QUITO, Ecuador (AP) -- The plaintiffs suing Chevron Corp. over oil contamination in a large swath of Ecuador's jungle have raised their estimate of damages to a range of $40 billion to $90 billion.
The plaintiffs' previous damages claim of $27 billion had been endorsed by the court-appointed expert in the bitter, long-running case.
A Chevron spokesman rejected the new estimate Friday as a wildly distorted attempt to discredit the oil company.
The plaintiffs said they filed the assessment with the trial judge late Thursday to comply with his Aug. 2 request to justify their positions on economic damages. They said it is based on analyses by prominent U.S. medical, environmental and economics consultants.
The suit stems from operations in Ecuador by Texaco from 1972-1990, when it managed a drilling consortium. Chevron bought Texaco in 2001. It claims it was cleared of liability by a 1990s cleanup and that Ecuador's state-owned oil company must share any responsibility.
In the newly filed document, lawyers for the Indians and other affected residents of a Rhode Island-sized stretch of Amazon rain forest significantly increased their claim of unjust enrichment against Chevron -- putting it at between $18.3 billion and $37.9 billion.
They calculated liability for "excess cancer deaths" caused chiefly by groundwater contamination at up to $69.7 billion, while estimating actual soil and groundwater cleanup at between $883 million and $1.9 billion.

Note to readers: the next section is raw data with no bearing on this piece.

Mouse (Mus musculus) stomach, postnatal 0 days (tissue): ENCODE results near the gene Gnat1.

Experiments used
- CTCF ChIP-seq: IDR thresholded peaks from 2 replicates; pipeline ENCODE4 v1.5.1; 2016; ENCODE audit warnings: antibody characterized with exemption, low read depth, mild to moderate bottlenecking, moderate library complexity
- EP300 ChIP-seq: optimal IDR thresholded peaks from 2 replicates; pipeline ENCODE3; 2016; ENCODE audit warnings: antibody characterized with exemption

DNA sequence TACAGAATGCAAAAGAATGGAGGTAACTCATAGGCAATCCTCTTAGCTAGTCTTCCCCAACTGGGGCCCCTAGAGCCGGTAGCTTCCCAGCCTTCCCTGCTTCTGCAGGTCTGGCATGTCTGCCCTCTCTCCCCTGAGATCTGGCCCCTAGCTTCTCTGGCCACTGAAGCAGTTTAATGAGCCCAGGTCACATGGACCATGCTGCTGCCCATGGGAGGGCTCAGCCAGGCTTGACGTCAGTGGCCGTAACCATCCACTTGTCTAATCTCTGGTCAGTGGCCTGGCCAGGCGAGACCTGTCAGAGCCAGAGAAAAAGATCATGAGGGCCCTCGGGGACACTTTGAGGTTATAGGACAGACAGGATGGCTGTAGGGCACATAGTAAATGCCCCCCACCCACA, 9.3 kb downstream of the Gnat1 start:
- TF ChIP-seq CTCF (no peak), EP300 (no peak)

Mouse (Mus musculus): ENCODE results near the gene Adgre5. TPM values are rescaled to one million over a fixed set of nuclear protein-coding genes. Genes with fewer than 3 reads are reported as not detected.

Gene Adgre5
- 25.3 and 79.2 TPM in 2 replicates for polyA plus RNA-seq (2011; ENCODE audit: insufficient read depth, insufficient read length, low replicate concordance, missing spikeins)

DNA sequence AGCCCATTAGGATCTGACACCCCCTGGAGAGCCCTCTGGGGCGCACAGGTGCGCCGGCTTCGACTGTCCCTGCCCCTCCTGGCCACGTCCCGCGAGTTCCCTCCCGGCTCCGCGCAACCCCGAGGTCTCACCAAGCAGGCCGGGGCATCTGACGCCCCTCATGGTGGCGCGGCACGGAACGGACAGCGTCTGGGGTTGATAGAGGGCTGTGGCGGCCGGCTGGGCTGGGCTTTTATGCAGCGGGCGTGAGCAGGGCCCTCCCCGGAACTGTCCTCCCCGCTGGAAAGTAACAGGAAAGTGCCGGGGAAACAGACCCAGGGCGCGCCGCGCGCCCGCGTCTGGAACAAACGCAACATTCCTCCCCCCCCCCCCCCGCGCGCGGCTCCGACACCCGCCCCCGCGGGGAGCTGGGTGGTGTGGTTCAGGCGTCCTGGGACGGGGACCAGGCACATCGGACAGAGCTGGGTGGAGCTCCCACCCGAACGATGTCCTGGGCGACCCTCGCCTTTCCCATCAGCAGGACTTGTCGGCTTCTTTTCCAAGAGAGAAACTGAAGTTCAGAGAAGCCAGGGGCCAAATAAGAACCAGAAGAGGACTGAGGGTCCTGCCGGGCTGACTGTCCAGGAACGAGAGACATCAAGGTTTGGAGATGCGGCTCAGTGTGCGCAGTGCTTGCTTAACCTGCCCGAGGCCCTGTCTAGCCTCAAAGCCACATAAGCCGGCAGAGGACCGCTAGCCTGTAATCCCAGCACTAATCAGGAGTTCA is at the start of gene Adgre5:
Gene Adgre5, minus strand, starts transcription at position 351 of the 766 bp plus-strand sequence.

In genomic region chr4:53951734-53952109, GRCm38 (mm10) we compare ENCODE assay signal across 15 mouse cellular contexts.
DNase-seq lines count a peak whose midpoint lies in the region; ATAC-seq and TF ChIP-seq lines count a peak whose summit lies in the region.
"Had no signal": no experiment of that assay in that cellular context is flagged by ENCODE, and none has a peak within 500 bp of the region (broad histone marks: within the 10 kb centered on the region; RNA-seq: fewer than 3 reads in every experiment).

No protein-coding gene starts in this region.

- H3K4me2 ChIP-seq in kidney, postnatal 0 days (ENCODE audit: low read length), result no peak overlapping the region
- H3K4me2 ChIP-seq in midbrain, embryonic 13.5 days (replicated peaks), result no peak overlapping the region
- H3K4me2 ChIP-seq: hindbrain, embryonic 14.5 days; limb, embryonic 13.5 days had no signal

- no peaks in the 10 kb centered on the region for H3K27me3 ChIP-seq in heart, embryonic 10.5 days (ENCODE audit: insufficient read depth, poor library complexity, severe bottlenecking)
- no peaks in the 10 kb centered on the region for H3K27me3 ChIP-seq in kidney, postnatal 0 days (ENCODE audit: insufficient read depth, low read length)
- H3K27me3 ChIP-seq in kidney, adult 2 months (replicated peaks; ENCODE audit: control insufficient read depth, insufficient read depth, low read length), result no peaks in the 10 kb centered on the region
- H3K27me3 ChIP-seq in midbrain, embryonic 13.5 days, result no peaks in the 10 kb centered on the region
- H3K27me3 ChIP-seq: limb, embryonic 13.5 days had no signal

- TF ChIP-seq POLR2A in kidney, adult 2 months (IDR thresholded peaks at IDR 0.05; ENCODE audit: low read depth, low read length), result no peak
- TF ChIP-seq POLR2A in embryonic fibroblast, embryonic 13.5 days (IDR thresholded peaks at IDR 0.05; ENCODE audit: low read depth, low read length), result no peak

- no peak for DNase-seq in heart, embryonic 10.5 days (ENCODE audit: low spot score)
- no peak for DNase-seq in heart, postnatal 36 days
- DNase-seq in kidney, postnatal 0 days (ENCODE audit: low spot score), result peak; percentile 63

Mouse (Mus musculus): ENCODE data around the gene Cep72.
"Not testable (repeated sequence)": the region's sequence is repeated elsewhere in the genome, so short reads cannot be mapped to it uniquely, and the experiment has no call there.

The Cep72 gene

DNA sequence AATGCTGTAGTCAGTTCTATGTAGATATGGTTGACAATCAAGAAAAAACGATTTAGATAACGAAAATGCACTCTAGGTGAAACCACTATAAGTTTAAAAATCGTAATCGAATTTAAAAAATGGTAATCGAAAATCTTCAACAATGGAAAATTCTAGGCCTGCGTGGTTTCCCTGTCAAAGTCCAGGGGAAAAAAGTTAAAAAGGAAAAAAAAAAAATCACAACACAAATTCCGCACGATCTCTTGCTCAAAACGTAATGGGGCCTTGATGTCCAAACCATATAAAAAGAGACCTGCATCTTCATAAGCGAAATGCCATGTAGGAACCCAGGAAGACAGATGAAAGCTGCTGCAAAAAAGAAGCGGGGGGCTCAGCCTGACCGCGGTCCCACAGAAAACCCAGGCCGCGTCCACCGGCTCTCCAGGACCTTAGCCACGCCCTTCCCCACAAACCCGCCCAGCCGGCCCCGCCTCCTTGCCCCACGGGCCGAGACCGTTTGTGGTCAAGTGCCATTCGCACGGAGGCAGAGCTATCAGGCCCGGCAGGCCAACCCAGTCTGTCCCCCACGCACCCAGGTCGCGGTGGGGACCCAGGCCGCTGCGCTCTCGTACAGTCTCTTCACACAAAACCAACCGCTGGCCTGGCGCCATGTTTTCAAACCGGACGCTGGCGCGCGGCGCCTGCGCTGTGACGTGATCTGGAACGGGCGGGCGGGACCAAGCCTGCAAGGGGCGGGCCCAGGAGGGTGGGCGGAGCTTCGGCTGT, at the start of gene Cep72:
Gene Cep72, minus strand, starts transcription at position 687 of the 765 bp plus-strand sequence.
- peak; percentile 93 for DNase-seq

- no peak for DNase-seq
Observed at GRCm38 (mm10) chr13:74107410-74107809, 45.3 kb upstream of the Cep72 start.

Plaintiffs' lawyer Pablo Fajardo told The Associated Press that the new figure was submitted because "the previous figure was insufficient to fix all the damage caused."
Chevron spokesman James Craig told the AP that the California-based oil company was studying the new figures, noting that on the high end they represent nearly three times "the absurd figures" presented earlier by court-appointed expert Richard Cabrera.
"It's obvious that they are talking nonsense and that this is all a media campaign. The number has no scientific or technical basis," said Craig.
Lawyers claiming to represent some 30,000 inhabitants of Ecuador's Amazon initially sued Texaco in U.S. federal court in 1993. The case was later refiled in Ecuador.
Chevron claims it cannot get a fair trial in Ecuador and release video recorded clandestinely last year that it contends shows the country's legal and political system are too corrupt to be trustworthy.
But the plaintiffs have questioned the motives of the two men who made the recordings. One turned out to be a one-time Chevron contractor, the other a convicted felon with a history of legal troubles.